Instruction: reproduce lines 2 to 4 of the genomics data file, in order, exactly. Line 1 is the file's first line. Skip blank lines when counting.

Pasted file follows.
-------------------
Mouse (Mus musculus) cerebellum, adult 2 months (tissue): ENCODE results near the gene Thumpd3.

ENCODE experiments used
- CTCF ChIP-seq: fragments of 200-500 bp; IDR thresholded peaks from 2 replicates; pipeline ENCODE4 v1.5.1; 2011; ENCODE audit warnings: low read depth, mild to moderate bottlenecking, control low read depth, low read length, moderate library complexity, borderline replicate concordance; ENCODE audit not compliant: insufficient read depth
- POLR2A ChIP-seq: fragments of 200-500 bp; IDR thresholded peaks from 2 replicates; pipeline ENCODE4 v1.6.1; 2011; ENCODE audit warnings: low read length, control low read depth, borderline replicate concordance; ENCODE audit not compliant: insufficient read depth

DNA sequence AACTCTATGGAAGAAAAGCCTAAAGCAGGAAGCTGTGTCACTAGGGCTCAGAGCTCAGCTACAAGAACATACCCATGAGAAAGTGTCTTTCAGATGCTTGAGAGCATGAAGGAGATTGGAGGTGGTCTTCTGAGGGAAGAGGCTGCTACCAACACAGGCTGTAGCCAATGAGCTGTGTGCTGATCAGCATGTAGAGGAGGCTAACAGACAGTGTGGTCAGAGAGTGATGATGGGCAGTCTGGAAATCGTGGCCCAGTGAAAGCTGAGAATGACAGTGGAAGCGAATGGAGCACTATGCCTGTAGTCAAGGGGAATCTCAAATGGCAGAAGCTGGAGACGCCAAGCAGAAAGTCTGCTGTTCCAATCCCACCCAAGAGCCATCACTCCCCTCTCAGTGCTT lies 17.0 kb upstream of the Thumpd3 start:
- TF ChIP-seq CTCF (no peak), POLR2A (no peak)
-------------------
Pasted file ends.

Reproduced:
ENCODE experiments used
- CTCF ChIP-seq: fragments of 200-500 bp; IDR thresholded peaks from 2 replicates; pipeline ENCODE4 v1.5.1; 2011; ENCODE audit warnings: low read depth, mild to moderate bottlenecking, control low read depth, low read length, moderate library complexity, borderline replicate concordance; ENCODE audit not compliant: insufficient read depth
- POLR2A ChIP-seq: fragments of 200-500 bp; IDR thresholded peaks from 2 replicates; pipeline ENCODE4 v1.6.1; 2011; ENCODE audit warnings: low read length, control low read depth, borderline replicate concordance; ENCODE audit not compliant: insufficient read depth